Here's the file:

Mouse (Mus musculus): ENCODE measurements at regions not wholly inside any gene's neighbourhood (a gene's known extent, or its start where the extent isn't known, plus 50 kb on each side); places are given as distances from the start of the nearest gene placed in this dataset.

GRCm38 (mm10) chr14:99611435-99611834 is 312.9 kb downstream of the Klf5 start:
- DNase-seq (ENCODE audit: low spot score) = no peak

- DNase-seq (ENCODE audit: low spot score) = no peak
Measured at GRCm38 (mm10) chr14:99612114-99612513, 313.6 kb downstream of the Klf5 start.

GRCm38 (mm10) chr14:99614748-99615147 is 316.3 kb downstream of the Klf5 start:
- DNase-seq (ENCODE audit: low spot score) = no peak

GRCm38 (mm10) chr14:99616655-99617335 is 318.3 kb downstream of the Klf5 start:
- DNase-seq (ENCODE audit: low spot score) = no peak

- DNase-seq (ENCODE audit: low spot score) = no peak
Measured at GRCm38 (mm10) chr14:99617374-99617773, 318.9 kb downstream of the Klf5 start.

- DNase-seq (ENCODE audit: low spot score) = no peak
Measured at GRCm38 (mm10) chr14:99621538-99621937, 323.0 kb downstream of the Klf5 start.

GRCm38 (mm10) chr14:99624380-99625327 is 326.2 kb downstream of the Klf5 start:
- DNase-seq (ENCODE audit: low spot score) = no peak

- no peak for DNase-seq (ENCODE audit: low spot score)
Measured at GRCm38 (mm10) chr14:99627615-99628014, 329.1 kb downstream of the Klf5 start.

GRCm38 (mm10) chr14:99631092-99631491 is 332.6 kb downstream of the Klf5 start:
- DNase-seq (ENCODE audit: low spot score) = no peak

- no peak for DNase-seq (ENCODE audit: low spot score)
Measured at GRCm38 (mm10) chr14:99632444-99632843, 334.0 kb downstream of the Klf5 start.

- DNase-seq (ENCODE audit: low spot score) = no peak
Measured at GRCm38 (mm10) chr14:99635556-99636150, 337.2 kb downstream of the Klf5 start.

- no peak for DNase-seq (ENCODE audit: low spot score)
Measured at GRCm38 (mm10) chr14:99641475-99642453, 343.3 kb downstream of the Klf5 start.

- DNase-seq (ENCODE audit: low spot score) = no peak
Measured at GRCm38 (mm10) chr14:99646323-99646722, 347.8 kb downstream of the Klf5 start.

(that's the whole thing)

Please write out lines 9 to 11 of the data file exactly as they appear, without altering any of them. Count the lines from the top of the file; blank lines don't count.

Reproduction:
- DNase-seq (ENCODE audit: low spot score) = no peak

- DNase-seq (ENCODE audit: low spot score) = no peak
Measured at GRCm38 (mm10) chr14:99617374-99617773, 318.9 kb downstream of the Klf5 start.